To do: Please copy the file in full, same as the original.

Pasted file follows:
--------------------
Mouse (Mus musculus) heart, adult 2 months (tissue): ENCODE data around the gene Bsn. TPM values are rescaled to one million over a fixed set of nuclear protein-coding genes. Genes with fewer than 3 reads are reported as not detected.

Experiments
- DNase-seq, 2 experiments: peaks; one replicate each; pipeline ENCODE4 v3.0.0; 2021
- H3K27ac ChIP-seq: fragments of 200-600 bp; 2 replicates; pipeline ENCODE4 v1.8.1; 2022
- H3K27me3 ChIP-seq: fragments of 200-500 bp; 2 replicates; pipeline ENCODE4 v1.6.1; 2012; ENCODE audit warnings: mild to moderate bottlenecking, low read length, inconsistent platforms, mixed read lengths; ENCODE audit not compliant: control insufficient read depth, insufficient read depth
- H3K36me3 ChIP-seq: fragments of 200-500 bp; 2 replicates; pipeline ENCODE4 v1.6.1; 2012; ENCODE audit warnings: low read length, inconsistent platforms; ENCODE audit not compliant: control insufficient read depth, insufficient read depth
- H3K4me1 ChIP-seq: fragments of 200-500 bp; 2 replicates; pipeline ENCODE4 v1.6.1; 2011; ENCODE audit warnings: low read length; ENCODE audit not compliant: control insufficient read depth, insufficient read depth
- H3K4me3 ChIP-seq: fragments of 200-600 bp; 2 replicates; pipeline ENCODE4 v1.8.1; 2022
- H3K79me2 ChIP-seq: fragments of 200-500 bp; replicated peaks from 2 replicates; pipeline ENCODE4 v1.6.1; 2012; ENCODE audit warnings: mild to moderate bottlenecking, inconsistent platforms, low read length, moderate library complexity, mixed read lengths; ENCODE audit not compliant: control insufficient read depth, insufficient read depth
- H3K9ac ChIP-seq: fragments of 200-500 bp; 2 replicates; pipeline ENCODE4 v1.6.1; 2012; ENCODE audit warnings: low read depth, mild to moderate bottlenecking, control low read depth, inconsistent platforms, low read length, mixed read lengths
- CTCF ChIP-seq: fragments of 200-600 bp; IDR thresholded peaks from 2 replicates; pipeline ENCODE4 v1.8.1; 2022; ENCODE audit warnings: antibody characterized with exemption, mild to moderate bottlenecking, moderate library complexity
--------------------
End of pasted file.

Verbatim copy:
Mouse (Mus musculus) heart, adult 2 months (tissue): ENCODE data around the gene Bsn. TPM values are rescaled to one million over a fixed set of nuclear protein-coding genes. Genes with fewer than 3 reads are reported as not detected.

Experiments
- DNase-seq, 2 experiments: peaks; one replicate each; pipeline ENCODE4 v3.0.0; 2021
- H3K27ac ChIP-seq: fragments of 200-600 bp; 2 replicates; pipeline ENCODE4 v1.8.1; 2022
- H3K27me3 ChIP-seq: fragments of 200-500 bp; 2 replicates; pipeline ENCODE4 v1.6.1; 2012; ENCODE audit warnings: mild to moderate bottlenecking, low read length, inconsistent platforms, mixed read lengths; ENCODE audit not compliant: control insufficient read depth, insufficient read depth
- H3K36me3 ChIP-seq: fragments of 200-500 bp; 2 replicates; pipeline ENCODE4 v1.6.1; 2012; ENCODE audit warnings: low read length, inconsistent platforms; ENCODE audit not compliant: control insufficient read depth, insufficient read depth
- H3K4me1 ChIP-seq: fragments of 200-500 bp; 2 replicates; pipeline ENCODE4 v1.6.1; 2011; ENCODE audit warnings: low read length; ENCODE audit not compliant: control insufficient read depth, insufficient read depth
- H3K4me3 ChIP-seq: fragments of 200-600 bp; 2 replicates; pipeline ENCODE4 v1.8.1; 2022
- H3K79me2 ChIP-seq: fragments of 200-500 bp; replicated peaks from 2 replicates; pipeline ENCODE4 v1.6.1; 2012; ENCODE audit warnings: mild to moderate bottlenecking, inconsistent platforms, low read length, moderate library complexity, mixed read lengths; ENCODE audit not compliant: control insufficient read depth, insufficient read depth
- H3K9ac ChIP-seq: fragments of 200-500 bp; 2 replicates; pipeline ENCODE4 v1.6.1; 2012; ENCODE audit warnings: low read depth, mild to moderate bottlenecking, control low read depth, inconsistent platforms, low read length, mixed read lengths
- CTCF ChIP-seq: fragments of 200-600 bp; IDR thresholded peaks from 2 replicates; pipeline ENCODE4 v1.8.1; 2022; ENCODE audit warnings: antibody characterized with exemption, mild to moderate bottlenecking, moderate library complexity